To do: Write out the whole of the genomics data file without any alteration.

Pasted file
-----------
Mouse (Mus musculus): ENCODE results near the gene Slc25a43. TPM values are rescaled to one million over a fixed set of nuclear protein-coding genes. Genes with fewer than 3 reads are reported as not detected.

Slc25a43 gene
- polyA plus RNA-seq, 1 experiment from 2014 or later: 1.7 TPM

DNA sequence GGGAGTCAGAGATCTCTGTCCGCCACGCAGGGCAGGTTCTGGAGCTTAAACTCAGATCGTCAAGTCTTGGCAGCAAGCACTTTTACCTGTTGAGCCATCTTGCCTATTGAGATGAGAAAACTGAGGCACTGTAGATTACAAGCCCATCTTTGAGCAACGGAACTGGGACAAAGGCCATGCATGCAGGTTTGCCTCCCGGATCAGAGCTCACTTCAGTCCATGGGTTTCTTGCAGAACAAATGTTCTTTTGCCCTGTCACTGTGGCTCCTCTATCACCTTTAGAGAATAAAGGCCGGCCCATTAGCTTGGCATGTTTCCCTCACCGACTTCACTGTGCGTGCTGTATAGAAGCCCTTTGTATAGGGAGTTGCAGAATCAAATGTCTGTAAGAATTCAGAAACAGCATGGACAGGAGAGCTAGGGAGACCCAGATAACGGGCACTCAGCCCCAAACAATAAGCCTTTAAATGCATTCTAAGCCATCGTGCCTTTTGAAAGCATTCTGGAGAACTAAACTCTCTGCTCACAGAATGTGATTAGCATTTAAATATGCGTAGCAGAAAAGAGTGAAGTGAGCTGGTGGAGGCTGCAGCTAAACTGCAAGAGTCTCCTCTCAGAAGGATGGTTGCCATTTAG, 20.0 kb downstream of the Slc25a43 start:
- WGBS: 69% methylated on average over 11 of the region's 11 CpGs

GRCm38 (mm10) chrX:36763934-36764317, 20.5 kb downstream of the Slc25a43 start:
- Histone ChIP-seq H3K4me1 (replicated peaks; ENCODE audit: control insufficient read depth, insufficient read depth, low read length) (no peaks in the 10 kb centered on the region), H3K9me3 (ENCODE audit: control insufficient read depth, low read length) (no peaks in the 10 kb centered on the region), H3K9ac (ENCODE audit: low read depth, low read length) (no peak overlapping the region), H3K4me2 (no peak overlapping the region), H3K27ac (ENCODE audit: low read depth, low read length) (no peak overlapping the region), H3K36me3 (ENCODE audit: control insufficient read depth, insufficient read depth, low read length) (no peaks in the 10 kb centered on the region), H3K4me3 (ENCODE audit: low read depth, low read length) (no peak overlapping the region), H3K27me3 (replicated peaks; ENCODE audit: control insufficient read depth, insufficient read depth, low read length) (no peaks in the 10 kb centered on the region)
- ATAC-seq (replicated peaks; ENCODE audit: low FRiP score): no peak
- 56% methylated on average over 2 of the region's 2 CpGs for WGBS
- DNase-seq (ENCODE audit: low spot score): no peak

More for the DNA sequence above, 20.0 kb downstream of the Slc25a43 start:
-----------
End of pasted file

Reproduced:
Mouse (Mus musculus): ENCODE results near the gene Slc25a43. TPM values are rescaled to one million over a fixed set of nuclear protein-coding genes. Genes with fewer than 3 reads are reported as not detected.

Slc25a43 gene
- polyA plus RNA-seq, 1 experiment from 2014 or later: 1.7 TPM

DNA sequence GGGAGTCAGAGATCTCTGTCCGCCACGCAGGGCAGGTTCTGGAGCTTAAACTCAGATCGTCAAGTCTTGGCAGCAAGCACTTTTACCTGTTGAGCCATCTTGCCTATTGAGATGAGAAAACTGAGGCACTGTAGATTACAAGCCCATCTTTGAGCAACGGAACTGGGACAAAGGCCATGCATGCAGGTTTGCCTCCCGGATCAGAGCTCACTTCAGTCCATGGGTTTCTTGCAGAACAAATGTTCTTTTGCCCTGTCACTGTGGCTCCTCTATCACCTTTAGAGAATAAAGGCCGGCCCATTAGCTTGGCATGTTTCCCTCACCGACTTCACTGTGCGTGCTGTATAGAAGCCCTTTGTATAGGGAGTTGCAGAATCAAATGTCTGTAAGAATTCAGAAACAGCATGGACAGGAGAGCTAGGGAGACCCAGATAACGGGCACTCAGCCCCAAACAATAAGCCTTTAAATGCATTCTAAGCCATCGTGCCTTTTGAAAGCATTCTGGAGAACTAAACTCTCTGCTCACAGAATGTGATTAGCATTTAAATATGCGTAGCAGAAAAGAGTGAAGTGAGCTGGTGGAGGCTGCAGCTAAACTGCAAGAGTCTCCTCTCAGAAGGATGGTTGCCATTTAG, 20.0 kb downstream of the Slc25a43 start:
- WGBS: 69% methylated on average over 11 of the region's 11 CpGs

GRCm38 (mm10) chrX:36763934-36764317, 20.5 kb downstream of the Slc25a43 start:
- Histone ChIP-seq H3K4me1 (replicated peaks; ENCODE audit: control insufficient read depth, insufficient read depth, low read length) (no peaks in the 10 kb centered on the region), H3K9me3 (ENCODE audit: control insufficient read depth, low read length) (no peaks in the 10 kb centered on the region), H3K9ac (ENCODE audit: low read depth, low read length) (no peak overlapping the region), H3K4me2 (no peak overlapping the region), H3K27ac (ENCODE audit: low read depth, low read length) (no peak overlapping the region), H3K36me3 (ENCODE audit: control insufficient read depth, insufficient read depth, low read length) (no peaks in the 10 kb centered on the region), H3K4me3 (ENCODE audit: low read depth, low read length) (no peak overlapping the region), H3K27me3 (replicated peaks; ENCODE audit: control insufficient read depth, insufficient read depth, low read length) (no peaks in the 10 kb centered on the region)
- ATAC-seq (replicated peaks; ENCODE audit: low FRiP score): no peak
- 56% methylated on average over 2 of the region's 2 CpGs for WGBS
- DNase-seq (ENCODE audit: low spot score): no peak

More for the DNA sequence above, 20.0 kb downstream of the Slc25a43 start: